It’s taking longer than expected to complete the tallest building in Sackville, but Evelyn and David Ernst say the state-of-the art, 44-metre, frozen food storage freezer should be ready in June.
The Ernsts, co-owners of Terra Beata Farms, are building the 14-storey freezer in the Sackville Industrial Park in partnership with Burnbrae Farms, the Ontario-based company that operated the egg-processing plant there before closing it in 2011.
On Tuesday, the Ernsts, who are both 50, were cruising along the TransCanada Highway toward Sackville after attending a two-day cranberry convention in Quebec City.
“Quebec has a very strong cranberry industry,” Evelyn Ernst said by cellphone. “They organize very educational sessions on growing cranberries or marketing cranberries, but it’s also a great way to get together with all the other growers, talk cranberries and learn about the latest trends in the industry.”
The Ernsts have been talking and learning about cranberries since the late 1990s when they bought a 12-acre peat bog across from their home on Heckmans Island near Lunenburg, Nova Scotia.
“David was working at High Liner Foods, which is the big fish processor in Lunenburg,” Evelyn said on her scratchy phone connection. “And at that point, the fishing industry was not going very well.”
“We had caught all the fish because there weren’t many left to catch in the ocean,” David said, referring to a time when High Liner had decided to decommission its fishing boats because of dwindling stocks.
“And so, David thought this does not look very good,” Evelyn said, adding that when the nearby land came up for sale in a tax auction, he said they should buy it.
“And, I said ‘if we buy it, what are we going to do with it?’ And, he said, ‘well, plant cranberries.'”
After David took a cranberry-growing course from the Nova Scotia department of agriculture, the Ernsts were on their way. Three years later, when they couldn’t sell their first crop, they bought used home freezers to store it, taking their first step into food processing.
Eventually, the Ernsts learned that although people would buy fresh and frozen cranberries, they also wanted products Evelyn had made to demonstrate how versatile cranberries could be, so today they sell a variety of them including juice, preserves and dried fruit.
They still operate their farm, but also buy cranberries from about a dozen other farms in Atlantic Canada, handling more than five million pounds a year and serving markets in a wide variety of countries including Germany, France, Ireland, Poland, Latvia, Israel, Australia and New Zealand.
Their products are also sold in stores across Canada.
Over the years, the Ernsts have been able to expand their operations thanks to a series of repayable loans provided by the federally funded Atlantic Canada Opportunities Agency.
State of the art cold storage
The Ernsts decided they needed the freezer building in Sackville to take control of the frozen cranberries they were storing at a variety of rented facilities where costs were steadily rising and where it was increasingly difficult to keep track of their inventory.
“The other companies that we compete against on the frozen cranberry market have their own freezing and storage facilities,” Evelyn says. “So, this is a way to have control over our cranberries,” she adds, “and for us to keep our costs under control.”
David explains that the new facility is state-of-the art, known in the trade as High Bay Cold Storage, a fully automated storage and retrieval system developed by SSI Schaefer.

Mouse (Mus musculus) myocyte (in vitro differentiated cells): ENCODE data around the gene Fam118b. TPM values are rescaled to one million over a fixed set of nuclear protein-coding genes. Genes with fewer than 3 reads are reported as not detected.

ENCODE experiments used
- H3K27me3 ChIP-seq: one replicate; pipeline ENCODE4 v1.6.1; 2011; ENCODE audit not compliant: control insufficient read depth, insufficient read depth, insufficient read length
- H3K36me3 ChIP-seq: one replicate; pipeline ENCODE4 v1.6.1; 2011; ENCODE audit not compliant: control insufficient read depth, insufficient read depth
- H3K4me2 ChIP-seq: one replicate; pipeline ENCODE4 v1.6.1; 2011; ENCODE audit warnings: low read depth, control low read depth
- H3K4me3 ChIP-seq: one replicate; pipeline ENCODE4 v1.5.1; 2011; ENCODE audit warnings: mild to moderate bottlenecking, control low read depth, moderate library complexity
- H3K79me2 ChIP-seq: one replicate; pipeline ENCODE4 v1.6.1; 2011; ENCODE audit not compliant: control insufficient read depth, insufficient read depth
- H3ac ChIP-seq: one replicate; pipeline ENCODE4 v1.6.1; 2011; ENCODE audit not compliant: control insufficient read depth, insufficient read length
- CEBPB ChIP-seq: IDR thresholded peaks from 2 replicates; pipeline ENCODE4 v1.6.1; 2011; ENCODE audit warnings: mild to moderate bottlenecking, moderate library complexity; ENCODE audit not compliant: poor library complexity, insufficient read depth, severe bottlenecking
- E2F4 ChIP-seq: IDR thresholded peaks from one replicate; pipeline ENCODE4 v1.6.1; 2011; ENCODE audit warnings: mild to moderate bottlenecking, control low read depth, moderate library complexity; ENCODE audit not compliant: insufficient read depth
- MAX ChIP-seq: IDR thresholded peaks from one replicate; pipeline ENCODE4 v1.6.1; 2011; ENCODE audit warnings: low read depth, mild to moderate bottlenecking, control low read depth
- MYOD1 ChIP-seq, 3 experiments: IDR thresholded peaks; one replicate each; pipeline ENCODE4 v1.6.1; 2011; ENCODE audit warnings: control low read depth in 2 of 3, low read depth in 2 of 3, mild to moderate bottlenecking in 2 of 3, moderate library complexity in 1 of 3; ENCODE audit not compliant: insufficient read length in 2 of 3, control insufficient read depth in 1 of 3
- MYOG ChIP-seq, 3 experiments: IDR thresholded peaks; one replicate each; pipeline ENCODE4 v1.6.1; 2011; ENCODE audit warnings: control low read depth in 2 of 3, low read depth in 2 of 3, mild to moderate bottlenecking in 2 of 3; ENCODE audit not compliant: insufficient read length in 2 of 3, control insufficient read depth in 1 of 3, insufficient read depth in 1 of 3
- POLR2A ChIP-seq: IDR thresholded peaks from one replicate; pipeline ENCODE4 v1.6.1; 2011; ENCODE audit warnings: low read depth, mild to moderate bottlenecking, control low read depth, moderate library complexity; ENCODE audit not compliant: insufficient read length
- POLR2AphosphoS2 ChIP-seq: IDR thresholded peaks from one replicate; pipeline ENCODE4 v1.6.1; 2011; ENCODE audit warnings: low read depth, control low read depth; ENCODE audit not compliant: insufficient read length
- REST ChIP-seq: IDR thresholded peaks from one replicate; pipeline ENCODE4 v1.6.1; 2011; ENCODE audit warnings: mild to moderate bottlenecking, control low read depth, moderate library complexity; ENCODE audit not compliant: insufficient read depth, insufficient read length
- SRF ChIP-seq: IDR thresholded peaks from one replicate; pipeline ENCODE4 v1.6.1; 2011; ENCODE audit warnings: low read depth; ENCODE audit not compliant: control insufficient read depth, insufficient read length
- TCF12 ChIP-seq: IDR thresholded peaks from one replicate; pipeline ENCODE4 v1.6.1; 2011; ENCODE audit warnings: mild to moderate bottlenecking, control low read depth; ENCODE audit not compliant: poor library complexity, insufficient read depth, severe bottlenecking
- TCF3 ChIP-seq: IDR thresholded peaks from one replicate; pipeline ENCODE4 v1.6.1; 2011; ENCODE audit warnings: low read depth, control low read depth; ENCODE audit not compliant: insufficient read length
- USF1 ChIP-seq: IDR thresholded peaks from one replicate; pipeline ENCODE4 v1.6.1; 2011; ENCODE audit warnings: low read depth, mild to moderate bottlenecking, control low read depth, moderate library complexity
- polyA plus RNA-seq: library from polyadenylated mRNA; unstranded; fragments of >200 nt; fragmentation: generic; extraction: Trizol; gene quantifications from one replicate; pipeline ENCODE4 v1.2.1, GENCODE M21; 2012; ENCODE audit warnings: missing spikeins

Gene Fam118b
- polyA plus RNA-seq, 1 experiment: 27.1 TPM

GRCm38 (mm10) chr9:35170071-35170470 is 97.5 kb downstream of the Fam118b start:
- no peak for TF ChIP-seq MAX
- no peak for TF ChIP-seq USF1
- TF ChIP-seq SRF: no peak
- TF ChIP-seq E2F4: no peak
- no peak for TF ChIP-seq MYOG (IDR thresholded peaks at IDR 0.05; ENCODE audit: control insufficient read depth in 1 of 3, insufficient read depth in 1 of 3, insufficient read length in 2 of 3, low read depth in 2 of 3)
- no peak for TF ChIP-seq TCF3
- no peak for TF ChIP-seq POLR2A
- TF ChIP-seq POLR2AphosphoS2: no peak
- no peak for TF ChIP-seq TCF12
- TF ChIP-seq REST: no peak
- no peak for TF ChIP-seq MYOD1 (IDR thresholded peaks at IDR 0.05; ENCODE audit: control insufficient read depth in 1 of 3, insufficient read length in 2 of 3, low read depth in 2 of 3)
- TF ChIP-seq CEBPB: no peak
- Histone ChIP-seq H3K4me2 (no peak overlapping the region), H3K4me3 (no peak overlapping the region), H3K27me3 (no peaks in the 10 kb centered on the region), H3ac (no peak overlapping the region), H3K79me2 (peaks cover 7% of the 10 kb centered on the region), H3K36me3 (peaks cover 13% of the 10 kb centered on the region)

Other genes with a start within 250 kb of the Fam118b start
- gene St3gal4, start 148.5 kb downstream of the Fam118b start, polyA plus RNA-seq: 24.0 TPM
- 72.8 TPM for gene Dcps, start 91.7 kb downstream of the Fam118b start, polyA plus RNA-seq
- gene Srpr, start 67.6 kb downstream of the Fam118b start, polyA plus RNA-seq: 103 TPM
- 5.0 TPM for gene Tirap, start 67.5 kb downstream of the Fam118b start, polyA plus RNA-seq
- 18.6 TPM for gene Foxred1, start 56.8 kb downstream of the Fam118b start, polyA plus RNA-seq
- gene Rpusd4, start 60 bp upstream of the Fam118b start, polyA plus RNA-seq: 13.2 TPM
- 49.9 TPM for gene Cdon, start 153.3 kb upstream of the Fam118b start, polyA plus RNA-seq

“The structure that everybody saw being built through the summer is actually racking that will work like shelves to hold pallets of product,” Evelyn says, adding that the frozen food will be moved into the cold storage on a conveyor system where it will be picked up by a crane to be placed on the racking.
“The racking is set up so that there are four long aisles from one end to the other end and the cranes run back and forth along railway tracks that are placed in each aisle so each crane can pick up product or retrieve product from either side of the track that it runs on,” Evelyn explains.
To see a video demonstration of an automated SSI Schaefer cold storage facility in Belgium, click here.
Since the Ernsts will be using only 20 per cent of the capacity in the huge storage building, they’re planning to rent space to other frozen food companies offering a centrally located, fully automated storage site with computerized inventory tracking. David says the facility can hold up to 30 million pounds of frozen food.
Cranberries and blueberries
Although the project won’t be finished until June, the Ernsts point out that they’ve been using the former egg plant building in partnership with East Coast Wild Blueberries of Great Village, N.S.
“We already installed and ran last season a blueberry and cranberry cleaning line,” David says.
“That means that last summer,” Evelyn adds, “trucks arrived in that facility from blueberry farms in August and September and then from cranberry farms in October and November.”
David says the fruit was cleaned, dried and quick frozen. Once the cold storage building is ready, the fruit will be stored there saving the costs of trucking it to other sites.
At the moment, the Ernsts have 29 employees at their farm in Nova Scotia and three in Sackville, but will be needing more workers here when the full facility is up and running.
“The only thing I’d like to find now is the brightest and best Sackville young people,” David says, adding that they want a mix of older, experienced workers as well as younger ones.
“I have two requirements for people to work for us,” he says. “They have to be able to think and they have to be able to care.”
The Ernsts say they’ll need versatile people, everything from line workers and fork-lift operators to a facility manager.
“We want people who feel like they own the place,” David says.